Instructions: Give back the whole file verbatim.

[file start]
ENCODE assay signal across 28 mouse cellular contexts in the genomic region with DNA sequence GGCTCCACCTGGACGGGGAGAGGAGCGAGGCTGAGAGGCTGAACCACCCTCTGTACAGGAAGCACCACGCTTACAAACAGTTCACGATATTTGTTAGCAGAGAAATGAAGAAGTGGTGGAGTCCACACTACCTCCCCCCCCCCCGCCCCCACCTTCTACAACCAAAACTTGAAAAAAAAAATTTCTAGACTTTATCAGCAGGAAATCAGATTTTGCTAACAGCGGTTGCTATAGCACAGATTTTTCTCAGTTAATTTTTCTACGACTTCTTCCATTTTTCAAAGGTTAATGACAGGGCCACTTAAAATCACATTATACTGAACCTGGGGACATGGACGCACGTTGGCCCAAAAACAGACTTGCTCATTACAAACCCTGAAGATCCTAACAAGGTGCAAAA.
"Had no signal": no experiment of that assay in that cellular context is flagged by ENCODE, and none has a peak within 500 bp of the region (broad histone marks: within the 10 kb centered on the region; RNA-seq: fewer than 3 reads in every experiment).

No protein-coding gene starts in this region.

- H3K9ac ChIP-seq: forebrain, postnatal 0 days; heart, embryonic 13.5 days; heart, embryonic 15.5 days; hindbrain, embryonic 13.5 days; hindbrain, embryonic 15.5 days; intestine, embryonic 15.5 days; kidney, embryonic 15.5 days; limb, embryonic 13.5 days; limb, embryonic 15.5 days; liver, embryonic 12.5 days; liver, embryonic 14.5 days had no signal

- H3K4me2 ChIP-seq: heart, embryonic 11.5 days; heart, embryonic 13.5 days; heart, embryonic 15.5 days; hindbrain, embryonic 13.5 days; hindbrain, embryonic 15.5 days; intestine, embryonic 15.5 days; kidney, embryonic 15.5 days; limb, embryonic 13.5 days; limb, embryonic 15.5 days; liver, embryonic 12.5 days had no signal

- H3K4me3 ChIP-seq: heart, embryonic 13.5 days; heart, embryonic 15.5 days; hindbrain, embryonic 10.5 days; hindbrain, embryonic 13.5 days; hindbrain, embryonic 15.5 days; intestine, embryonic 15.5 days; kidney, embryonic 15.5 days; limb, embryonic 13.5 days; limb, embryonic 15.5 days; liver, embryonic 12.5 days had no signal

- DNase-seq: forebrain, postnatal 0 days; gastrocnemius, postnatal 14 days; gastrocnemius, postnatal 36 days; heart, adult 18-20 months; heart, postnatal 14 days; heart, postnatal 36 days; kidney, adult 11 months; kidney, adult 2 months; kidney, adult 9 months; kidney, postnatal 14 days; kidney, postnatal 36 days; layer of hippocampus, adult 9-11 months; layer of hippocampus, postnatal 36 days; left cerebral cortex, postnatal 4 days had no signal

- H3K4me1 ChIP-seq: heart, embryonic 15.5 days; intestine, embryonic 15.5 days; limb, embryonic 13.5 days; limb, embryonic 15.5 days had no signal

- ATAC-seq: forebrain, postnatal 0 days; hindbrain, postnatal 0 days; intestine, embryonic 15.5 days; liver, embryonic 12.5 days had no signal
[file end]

ENCODE assay signal across 28 mouse cellular contexts in the genomic region with DNA sequence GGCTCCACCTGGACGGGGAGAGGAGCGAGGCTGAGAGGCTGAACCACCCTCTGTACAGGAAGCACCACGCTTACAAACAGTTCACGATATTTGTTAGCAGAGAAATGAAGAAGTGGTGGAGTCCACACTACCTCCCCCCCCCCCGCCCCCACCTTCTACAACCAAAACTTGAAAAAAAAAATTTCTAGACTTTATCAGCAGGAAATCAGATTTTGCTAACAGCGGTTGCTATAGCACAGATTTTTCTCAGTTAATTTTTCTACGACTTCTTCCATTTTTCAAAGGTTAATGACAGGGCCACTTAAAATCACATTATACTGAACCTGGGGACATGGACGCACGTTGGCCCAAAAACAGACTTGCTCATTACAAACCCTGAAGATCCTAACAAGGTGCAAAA.
"Had no signal": no experiment of that assay in that cellular context is flagged by ENCODE, and none has a peak within 500 bp of the region (broad histone marks: within the 10 kb centered on the region; RNA-seq: fewer than 3 reads in every experiment).

No protein-coding gene starts in this region.

- H3K9ac ChIP-seq: forebrain, postnatal 0 days; heart, embryonic 13.5 days; heart, embryonic 15.5 days; hindbrain, embryonic 13.5 days; hindbrain, embryonic 15.5 days; intestine, embryonic 15.5 days; kidney, embryonic 15.5 days; limb, embryonic 13.5 days; limb, embryonic 15.5 days; liver, embryonic 12.5 days; liver, embryonic 14.5 days had no signal

- H3K4me2 ChIP-seq: heart, embryonic 11.5 days; heart, embryonic 13.5 days; heart, embryonic 15.5 days; hindbrain, embryonic 13.5 days; hindbrain, embryonic 15.5 days; intestine, embryonic 15.5 days; kidney, embryonic 15.5 days; limb, embryonic 13.5 days; limb, embryonic 15.5 days; liver, embryonic 12.5 days had no signal

- H3K4me3 ChIP-seq: heart, embryonic 13.5 days; heart, embryonic 15.5 days; hindbrain, embryonic 10.5 days; hindbrain, embryonic 13.5 days; hindbrain, embryonic 15.5 days; intestine, embryonic 15.5 days; kidney, embryonic 15.5 days; limb, embryonic 13.5 days; limb, embryonic 15.5 days; liver, embryonic 12.5 days had no signal

- DNase-seq: forebrain, postnatal 0 days; gastrocnemius, postnatal 14 days; gastrocnemius, postnatal 36 days; heart, adult 18-20 months; heart, postnatal 14 days; heart, postnatal 36 days; kidney, adult 11 months; kidney, adult 2 months; kidney, adult 9 months; kidney, postnatal 14 days; kidney, postnatal 36 days; layer of hippocampus, adult 9-11 months; layer of hippocampus, postnatal 36 days; left cerebral cortex, postnatal 4 days had no signal

- H3K4me1 ChIP-seq: heart, embryonic 15.5 days; intestine, embryonic 15.5 days; limb, embryonic 13.5 days; limb, embryonic 15.5 days had no signal

- ATAC-seq: forebrain, postnatal 0 days; hindbrain, postnatal 0 days; intestine, embryonic 15.5 days; liver, embryonic 12.5 days had no signal